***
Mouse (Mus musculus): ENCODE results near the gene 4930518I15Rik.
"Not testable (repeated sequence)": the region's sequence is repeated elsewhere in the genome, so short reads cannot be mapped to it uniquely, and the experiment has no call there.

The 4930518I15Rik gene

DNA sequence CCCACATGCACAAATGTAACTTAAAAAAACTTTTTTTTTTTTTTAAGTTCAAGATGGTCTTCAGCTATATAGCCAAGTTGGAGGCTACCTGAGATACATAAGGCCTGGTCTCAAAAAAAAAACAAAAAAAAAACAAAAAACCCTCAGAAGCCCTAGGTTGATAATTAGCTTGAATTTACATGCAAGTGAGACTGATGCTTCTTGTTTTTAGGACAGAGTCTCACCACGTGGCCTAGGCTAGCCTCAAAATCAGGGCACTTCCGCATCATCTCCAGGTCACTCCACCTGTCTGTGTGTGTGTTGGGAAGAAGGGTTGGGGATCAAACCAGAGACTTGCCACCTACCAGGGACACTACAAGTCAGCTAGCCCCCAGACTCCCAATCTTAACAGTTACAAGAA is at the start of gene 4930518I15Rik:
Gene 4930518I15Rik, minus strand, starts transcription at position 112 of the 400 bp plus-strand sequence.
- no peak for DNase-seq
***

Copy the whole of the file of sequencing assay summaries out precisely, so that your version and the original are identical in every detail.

Mouse (Mus musculus): ENCODE results near the gene 4930518I15Rik.
"Not testable (repeated sequence)": the region's sequence is repeated elsewhere in the genome, so short reads cannot be mapped to it uniquely, and the experiment has no call there.

The 4930518I15Rik gene

DNA sequence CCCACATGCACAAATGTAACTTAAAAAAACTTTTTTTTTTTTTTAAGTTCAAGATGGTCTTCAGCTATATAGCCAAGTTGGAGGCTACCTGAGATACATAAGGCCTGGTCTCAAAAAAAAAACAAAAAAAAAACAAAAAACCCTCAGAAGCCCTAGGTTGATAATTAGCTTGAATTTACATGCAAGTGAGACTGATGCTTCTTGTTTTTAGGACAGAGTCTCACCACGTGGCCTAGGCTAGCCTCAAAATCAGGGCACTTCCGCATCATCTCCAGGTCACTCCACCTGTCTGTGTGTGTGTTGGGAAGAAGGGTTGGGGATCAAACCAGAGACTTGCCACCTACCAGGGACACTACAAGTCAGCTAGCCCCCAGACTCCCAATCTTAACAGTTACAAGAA is at the start of gene 4930518I15Rik:
Gene 4930518I15Rik, minus strand, starts transcription at position 112 of the 400 bp plus-strand sequence.
- no peak for DNase-seq